A lovely gold lady golfer medallion or brooch, with a lady golfer in full swing, above a scroll reading "R D L G C", possibly Royal Durban Ladies Golf Club. The medallion has 2 different colours of gold, a redder colour and also brighter yellow colour, which combined with the texture makes the picture stand out. The back of the medallion is engraved "W.m PAY LOVING CUP, 1935, J HEY", the original winner of the medallion. The medallion has a 14 carat gold pin and clasp on the back, allowing it to be worn as a brooch (this could be easily removed, allowing the medallion to be worn as a pendant). The hallmarks are clear, including makers mark for Marples and Beasley, who were jewellers and medallists, they worked between 1899 and 1994. The other hallmarks include 9 and .375 indicating 9 carat gold, and date letter for 1921, so it was made some time before it was awarded.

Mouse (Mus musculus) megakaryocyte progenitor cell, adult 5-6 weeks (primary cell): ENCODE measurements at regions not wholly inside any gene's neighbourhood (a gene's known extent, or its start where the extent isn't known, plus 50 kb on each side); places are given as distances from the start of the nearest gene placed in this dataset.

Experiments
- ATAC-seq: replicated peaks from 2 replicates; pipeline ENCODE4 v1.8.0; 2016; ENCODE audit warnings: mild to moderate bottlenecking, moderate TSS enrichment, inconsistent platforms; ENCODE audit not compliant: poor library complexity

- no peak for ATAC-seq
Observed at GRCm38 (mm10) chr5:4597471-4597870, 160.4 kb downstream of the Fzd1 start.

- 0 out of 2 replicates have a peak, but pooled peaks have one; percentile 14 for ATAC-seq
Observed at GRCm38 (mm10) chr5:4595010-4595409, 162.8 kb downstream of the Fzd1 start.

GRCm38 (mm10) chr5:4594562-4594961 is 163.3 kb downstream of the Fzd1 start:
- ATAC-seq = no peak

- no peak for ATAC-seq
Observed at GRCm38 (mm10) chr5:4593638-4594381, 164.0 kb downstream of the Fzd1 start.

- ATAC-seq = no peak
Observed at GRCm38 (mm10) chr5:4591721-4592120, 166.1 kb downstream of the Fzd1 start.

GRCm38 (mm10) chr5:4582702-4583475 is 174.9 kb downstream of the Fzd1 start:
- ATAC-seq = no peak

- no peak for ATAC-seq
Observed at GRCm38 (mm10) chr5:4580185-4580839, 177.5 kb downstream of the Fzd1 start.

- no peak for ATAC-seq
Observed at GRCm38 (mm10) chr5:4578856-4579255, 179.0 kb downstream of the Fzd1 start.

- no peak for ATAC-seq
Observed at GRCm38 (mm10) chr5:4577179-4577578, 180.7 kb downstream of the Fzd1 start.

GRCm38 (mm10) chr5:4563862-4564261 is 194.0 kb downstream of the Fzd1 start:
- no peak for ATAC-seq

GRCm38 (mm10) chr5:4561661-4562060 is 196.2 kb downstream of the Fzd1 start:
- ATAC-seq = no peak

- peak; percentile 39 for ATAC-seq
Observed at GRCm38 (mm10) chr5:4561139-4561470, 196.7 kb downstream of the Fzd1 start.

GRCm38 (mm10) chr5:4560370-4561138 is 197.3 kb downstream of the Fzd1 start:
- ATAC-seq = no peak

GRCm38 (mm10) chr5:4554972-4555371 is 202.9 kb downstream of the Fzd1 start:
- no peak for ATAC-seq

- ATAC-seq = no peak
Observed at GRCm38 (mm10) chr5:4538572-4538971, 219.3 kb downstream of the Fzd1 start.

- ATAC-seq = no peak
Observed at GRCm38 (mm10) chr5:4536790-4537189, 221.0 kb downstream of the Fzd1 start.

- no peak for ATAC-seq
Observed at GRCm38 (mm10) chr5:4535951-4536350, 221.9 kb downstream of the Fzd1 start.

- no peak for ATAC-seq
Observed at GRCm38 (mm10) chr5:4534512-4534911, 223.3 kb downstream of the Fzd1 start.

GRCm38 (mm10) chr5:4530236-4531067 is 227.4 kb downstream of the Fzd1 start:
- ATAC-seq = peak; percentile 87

An antique Danish silver christening spoon, this is a 19th century replica of a 16th century spoon, originally used for Royal coronations. This is a beautiful spoon, extremely good quality, it has a lovely feel. The circular bowl is engraved in traditional style, the gilded front with Madonna holding 2 babies, one with a crown, and surrounded by traditional religious inscription in ancient Scandinavian (translation assistance would be most welcome!). The back of the bowl is engraved with St Olaf of Norway, holding battleaxe and orb, standing on a lion with crowned head, also surrounded by inscription. The cast handle of the spoon is very decorative, a head above a warrior with sword, above traditional implements (thor hammer, hand). The back of the handle has an attractive celtic design. The hallmarks include makers mark A.M (possible Anton Michelson?), the Copenhagen town mark (3 towers), date letter for 1868, and assay masters mark SG for Simon Groth, who worked between 1863 and 1904. Wayne Bednersh, author...